Week 12: Integrating dance in the wider curriculum

‘Integration’ in relation to education can be defined as “relevant context-based learning which emphasises the inter-connectedness of knowledge” (Clark, et al., 1997, p. 16, as cited in Ewing & Gibson, 2011, p. 17). Integrating dance into the wider curriculum supports the Early Years principle that the learner is holistic and sensory. A holistic approach to teaching and learning recognises the connectedness of mind, body and spirit (Australian Government Department of Education, Employment and Workplace, 2009). This approach often sparks students’ creativity, allowing them to become innovative and reimagine content. The integration also supports the principle of seeking to make meaning and connections; where it is stated in outcome five that “children express ideas and make meaning using a range of media” (Australian Government Department of Education, Employment and Workplace, 2009, p. 42).

Dance is strongly linked to many aspects of numeracy. Learning dance can correlate with students’ understanding and applying concepts related to space and number, such as positive and negative shape, pathways, position, relationships, viewpoint, dimension, patterns, repetition, variation, counting, rhythm and form (NSW DEC, 2011). Furthermore, a key area in mathematics is problem solving which is required when composing any dance, particularly when working with other students. In the appendix below, the group composition requires higher order thinking and problem solving skills to create a dance that incorporates different dance elements while fulfilling the mathematical task requirements.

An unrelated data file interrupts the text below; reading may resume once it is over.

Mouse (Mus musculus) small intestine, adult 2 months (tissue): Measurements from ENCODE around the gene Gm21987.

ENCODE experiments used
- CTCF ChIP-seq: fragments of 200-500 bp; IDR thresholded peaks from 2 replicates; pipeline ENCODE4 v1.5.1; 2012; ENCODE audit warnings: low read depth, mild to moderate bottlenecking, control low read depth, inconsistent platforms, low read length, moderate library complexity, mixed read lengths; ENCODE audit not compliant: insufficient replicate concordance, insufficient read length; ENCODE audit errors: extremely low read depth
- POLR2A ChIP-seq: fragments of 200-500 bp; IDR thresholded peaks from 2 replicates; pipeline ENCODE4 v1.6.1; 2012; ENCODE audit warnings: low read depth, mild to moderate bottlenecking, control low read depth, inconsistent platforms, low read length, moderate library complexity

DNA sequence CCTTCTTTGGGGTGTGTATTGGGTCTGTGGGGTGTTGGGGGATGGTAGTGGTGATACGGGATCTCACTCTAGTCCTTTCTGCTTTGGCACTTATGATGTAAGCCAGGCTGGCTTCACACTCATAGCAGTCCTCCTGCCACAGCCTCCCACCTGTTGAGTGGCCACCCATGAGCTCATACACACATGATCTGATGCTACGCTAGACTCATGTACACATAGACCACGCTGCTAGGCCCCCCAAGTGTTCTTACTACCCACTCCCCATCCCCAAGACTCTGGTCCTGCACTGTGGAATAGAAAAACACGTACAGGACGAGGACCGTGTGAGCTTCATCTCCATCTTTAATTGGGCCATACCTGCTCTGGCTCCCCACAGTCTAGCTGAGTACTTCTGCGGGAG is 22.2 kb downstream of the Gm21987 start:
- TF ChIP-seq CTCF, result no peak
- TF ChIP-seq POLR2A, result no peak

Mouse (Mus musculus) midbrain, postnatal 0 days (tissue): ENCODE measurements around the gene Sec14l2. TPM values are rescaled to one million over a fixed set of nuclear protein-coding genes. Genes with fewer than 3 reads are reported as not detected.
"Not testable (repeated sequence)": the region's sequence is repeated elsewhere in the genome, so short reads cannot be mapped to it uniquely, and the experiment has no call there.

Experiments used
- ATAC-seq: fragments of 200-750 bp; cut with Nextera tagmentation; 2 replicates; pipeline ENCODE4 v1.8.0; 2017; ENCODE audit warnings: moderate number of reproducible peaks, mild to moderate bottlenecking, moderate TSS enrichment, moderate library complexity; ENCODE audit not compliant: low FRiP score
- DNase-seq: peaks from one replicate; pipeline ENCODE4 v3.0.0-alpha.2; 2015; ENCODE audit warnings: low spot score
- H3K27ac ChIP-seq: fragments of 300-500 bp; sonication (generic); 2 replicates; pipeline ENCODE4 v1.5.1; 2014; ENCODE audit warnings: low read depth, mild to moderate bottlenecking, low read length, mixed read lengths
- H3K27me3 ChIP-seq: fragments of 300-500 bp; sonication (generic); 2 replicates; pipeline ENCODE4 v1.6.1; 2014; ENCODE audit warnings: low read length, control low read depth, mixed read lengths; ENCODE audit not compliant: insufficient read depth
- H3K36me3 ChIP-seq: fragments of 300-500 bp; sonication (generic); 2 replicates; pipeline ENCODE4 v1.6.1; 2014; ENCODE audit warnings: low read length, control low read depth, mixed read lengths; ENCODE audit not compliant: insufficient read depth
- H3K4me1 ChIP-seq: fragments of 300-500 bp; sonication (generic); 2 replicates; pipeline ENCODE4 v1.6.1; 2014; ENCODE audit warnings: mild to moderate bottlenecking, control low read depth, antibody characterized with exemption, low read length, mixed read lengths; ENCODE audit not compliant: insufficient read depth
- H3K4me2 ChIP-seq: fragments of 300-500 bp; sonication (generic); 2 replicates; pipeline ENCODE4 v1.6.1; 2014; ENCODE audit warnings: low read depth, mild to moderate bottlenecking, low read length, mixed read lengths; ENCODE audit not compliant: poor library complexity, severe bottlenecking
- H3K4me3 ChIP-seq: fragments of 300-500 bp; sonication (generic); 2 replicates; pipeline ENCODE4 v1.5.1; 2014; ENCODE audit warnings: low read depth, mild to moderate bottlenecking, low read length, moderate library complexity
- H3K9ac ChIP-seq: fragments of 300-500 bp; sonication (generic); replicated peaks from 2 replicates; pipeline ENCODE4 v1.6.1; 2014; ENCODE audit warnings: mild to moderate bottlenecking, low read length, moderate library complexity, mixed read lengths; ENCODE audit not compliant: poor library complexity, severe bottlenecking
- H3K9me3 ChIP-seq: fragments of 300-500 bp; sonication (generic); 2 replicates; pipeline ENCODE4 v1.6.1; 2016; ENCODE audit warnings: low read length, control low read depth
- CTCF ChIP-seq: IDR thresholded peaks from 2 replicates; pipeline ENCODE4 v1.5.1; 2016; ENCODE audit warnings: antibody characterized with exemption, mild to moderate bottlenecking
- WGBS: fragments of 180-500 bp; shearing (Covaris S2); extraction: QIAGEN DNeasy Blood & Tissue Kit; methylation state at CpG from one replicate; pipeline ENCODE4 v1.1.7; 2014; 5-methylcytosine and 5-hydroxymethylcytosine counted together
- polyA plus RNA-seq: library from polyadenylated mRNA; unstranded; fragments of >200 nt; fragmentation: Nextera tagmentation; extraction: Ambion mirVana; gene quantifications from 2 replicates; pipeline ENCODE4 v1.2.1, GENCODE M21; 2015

References
Australian Government Department of Education, Employment and Workplace. (2009). Belonging, Being and Becoming. Retrieved May 27, 2016 from       https://www.coag.gov.au/sites/default/files/early_years_learning_framework.pdf

Ewing, R. & Gibson, R. (2011). Transforming the Curriculum through the Arts. South Yarra: Palsgrave Macmillan.

NSW Department of Education and Communities. (2011). Numeracy in the arts. Retrieved May 27, 2016 from http://www.curriculumsupport.education.nsw.gov.au/litnum/numinarts.html

Appendix: Unit of Work for Stage 2- Connecting Dance and Numeracy
Students learn about compass directions and learn to describe pathways on a map using these compass directions.

Warm up